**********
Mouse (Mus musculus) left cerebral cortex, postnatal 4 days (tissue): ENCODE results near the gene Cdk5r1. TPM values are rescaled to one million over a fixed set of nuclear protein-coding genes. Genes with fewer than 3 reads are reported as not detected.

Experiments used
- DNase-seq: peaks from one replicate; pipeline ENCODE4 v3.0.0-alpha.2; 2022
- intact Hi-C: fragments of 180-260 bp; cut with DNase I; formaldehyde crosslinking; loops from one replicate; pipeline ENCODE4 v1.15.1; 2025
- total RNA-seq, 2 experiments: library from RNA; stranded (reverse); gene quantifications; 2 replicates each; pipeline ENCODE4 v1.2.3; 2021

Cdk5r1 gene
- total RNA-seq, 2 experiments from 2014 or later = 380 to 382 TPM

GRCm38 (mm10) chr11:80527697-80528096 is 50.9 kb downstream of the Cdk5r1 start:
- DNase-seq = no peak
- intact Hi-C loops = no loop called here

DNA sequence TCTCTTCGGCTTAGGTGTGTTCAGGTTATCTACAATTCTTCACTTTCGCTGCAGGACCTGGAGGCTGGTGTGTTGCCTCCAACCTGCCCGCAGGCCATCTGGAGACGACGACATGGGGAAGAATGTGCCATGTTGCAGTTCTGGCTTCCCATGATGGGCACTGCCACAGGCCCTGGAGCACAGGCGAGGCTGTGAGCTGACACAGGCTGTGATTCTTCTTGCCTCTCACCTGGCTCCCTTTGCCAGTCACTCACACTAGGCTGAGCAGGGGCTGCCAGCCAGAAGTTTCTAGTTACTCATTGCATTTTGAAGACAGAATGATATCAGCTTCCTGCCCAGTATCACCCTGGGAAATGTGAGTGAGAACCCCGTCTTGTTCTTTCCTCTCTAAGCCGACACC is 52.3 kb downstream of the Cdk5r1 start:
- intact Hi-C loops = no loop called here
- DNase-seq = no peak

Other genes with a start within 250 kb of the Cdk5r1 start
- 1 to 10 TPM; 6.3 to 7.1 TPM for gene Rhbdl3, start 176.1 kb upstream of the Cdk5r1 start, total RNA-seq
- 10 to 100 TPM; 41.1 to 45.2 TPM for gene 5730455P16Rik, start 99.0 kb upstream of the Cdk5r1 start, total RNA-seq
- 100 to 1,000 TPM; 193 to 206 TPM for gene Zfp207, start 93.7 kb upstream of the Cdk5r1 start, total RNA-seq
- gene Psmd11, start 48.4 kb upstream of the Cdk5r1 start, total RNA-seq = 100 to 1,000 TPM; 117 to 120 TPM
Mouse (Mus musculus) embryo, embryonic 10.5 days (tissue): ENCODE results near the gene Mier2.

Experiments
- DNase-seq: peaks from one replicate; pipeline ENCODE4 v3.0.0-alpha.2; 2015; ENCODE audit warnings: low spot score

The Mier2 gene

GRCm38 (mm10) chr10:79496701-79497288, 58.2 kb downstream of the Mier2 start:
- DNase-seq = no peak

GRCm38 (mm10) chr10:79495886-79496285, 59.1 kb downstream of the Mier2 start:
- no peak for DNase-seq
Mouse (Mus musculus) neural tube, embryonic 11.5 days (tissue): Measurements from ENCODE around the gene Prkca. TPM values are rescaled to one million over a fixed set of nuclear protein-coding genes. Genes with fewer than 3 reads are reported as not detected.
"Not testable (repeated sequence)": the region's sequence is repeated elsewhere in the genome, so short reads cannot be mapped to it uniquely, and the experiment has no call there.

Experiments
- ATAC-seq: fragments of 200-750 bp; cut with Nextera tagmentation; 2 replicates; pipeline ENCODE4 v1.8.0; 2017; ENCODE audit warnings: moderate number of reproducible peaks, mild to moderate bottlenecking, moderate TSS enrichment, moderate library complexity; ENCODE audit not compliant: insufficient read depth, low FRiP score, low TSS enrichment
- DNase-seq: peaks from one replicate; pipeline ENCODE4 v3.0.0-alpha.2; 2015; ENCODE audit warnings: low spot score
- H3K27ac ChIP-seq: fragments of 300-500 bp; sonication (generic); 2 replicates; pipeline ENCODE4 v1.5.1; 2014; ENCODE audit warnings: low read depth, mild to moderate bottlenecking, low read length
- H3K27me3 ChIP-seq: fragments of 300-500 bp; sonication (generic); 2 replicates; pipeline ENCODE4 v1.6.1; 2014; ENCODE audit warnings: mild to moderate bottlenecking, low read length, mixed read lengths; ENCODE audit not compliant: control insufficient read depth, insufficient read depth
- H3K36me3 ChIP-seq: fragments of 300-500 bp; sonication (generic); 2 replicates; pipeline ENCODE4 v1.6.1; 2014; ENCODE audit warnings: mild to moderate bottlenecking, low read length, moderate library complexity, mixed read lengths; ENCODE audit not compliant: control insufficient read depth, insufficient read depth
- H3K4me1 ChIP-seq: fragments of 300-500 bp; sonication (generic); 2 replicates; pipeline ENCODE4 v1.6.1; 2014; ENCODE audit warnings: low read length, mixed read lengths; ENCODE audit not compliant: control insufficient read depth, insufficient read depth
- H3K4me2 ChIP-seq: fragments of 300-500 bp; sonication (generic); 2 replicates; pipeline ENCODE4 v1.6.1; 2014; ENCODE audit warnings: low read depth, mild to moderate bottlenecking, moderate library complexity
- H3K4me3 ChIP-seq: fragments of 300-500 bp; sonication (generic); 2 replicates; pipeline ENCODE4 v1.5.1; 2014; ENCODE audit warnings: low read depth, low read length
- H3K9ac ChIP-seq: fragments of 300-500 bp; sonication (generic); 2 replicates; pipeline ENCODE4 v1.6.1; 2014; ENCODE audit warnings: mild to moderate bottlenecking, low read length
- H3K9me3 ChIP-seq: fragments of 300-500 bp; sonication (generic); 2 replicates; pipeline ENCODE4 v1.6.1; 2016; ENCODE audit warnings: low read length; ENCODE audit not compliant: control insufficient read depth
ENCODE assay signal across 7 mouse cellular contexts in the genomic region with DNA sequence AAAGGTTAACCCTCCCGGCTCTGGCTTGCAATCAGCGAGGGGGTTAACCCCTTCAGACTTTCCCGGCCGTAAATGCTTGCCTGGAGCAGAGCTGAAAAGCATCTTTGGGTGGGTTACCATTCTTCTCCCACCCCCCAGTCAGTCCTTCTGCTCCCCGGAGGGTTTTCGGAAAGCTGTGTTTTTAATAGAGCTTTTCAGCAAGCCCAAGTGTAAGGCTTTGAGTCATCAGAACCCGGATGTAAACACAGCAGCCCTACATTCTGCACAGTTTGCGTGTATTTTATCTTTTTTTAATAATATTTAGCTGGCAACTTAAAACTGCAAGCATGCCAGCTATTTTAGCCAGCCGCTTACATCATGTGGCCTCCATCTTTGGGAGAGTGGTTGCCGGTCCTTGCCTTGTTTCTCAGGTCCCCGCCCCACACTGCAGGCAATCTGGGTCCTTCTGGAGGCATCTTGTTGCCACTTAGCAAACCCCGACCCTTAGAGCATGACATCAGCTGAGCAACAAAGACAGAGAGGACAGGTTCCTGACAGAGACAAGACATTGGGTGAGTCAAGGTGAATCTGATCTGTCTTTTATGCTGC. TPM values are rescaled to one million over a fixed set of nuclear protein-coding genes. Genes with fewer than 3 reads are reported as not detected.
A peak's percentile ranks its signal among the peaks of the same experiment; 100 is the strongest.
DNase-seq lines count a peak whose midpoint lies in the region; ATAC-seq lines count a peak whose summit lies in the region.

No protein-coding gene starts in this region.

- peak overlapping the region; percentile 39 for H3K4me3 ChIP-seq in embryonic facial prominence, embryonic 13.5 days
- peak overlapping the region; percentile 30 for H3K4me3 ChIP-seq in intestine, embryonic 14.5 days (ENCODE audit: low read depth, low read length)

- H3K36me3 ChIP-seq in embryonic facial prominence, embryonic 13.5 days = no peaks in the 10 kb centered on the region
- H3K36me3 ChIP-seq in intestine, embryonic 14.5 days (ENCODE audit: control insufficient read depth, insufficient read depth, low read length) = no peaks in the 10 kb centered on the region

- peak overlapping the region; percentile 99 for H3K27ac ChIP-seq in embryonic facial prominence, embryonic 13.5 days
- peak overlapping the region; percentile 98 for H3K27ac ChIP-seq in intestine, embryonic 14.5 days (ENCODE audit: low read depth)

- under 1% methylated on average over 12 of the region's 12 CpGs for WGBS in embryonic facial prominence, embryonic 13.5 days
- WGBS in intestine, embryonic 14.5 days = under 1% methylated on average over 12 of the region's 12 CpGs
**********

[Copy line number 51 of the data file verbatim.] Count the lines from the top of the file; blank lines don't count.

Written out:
- WGBS in intestine, embryonic 14.5 days = under 1% methylated on average over 12 of the region's 12 CpGs